Cassidy goes on to underscore the imperative behind using trained local forces to protect the population and to conduct an aggressive counter-guerrilla campaign based on aggressive reconnaissance and intelligence operations. The French experience in Algeria reinforces this imperative. The indigenous contribution to the French counterinsurgency effort was significant, approaching 150,000 regulars and auxiliaries. The French employed various types of indigenous units. The harkas were squad-sized forces led by French officers and senior noncommissioned officers. These units conducted security and mobile operations in their local areas and quickly proved effective in hunting down the Front de Libération Nationale (FLN), as these troops were familiar with the alleys and footpaths of their home territory. The civil administration also employed thousands of Muslims as auxiliary policemen and in the mobile security groups, including the Paras Bleus, who comprised former FLN guerrillas and terrorists.

Cassidy also concisely captures other American examples, including Vietnam. Although most military histories focus on the search-and-destroy mantra imposed by less-than-enlightened military leaders, he examines “the other war — counterinsurgency and pacification — where Special Forces, Marines and other advisers employed indigenous forces using small-war methods, [which] is much more relevant to 21st-century counterinsurgencies.” The author appropriately credits Gen. Creighton Abrams with forcing this approach on the American strategy in Vietnam. This expansion of the Civil Operations and Rural Development and Support program, as well as the Marines’ Combined Action Program (CAP) and the 5th Special Forces Group’s Civilian Irregular Defense Groups, all offer useful examples of effective counterinsurgency techniques that could be useful for the Long War. The author does not note that some of these programs suffered from an underinvestment in language and culture training. The same shortfall limited the modified CAP model used by the Marine Corps and military transition teams in Iraq.

Cassidy offers an original proposal for integrating indigenous forces in counterinsurgency today, a joint and combined interagency counterinsurgency task force headquarters that integrates elements from the armed services’ conventional forces, special operations forces, the CIA, State Department and indigenous intelligence elements. Such a task force would include three subordinate components:

• A composite reconnaissance and direct-action unit comprising indigenous former insurgents or friendly tribes, to gather intelligence, locate enemy infrastructure and eliminate insurgent leadership.

• A combined action force that would build on the CAP concept, consisting of combined coalition and indigenous conventional elements, with the roles of area denial and saturation patrolling.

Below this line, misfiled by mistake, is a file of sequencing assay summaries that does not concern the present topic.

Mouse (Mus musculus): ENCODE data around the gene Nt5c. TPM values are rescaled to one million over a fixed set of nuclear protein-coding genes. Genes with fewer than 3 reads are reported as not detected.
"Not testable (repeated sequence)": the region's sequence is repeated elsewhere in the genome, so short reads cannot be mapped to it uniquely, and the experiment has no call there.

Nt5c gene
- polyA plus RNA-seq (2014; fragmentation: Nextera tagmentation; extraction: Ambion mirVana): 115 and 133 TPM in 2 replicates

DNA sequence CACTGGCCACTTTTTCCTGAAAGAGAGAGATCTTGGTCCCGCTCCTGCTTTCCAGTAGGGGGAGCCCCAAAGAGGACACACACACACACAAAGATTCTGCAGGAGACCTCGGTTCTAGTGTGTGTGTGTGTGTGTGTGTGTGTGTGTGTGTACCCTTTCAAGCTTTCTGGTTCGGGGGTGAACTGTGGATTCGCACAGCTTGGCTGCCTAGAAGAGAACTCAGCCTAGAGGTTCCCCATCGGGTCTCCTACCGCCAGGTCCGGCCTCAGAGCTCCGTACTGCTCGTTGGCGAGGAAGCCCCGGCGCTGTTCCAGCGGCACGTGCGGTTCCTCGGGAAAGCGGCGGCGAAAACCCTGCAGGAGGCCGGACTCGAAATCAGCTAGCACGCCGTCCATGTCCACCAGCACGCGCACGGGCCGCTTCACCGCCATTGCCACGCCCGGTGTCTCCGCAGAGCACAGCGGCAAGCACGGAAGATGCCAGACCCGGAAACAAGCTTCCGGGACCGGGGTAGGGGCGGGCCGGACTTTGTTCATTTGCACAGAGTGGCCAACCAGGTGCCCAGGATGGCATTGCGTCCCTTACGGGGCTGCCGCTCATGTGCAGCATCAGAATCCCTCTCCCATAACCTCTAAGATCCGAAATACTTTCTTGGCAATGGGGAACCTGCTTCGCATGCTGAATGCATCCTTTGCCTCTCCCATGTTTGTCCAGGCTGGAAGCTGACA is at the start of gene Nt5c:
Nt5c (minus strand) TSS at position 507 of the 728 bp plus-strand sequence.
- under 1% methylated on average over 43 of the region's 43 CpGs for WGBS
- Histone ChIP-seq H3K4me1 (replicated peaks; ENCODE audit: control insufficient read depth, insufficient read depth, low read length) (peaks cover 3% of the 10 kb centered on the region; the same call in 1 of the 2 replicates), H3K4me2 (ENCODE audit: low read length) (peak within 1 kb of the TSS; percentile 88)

• A composite reserve or decisive-action force postured over the horizon, ready for aerial insertion, made up of special operations forces-led attachments of former insurgents to respond to actions beyond the capabilities of a local combined-action element.

Such a task force might have been a useful model for the various Iraq study groups grappling with options for enhancing our chances of success. Rather than simply adding or subtracting forces, we need to think differently about the type of forces we create for defeating future insurgencies. Cassidy proposes an interesting model, one that merits serious consideration. A coalition task force that organizes and integrates special, conventional and indigenous forces this way can leverage the best practices of counterinsurgency and minimize the perception that we are merely trying to create a foreign force in our own image.

Overall, this book is a solid effort that deserves praise for its research and willingness to offer relevant proposals. Its training examples are richly detailed. On the other side of the ledger, the book overlooks the need to work on the psychological dimension of this mode of war. The need for an effective counternarrative story was critical to success in the past and will certainly remain critical tomorrow. Training foreign forces is invaluable, but so is addressing the underlying grievance or the attractiveness of the insurgent’s ideological appeal. Possibly, this can be grist for another book. All in all, “Counterinsurgency and the Global War on Terror” is highly recommended for professional students of war in general, and especially for those officers involved in designing counterinsurgency campaigns and for the faculty of professional military educational institutions.

FRANK HOFFMAN is employed by the Potomac Institute for Policy Studies and serves as a research fellow at the Center for Emerging Threats and Opportunities.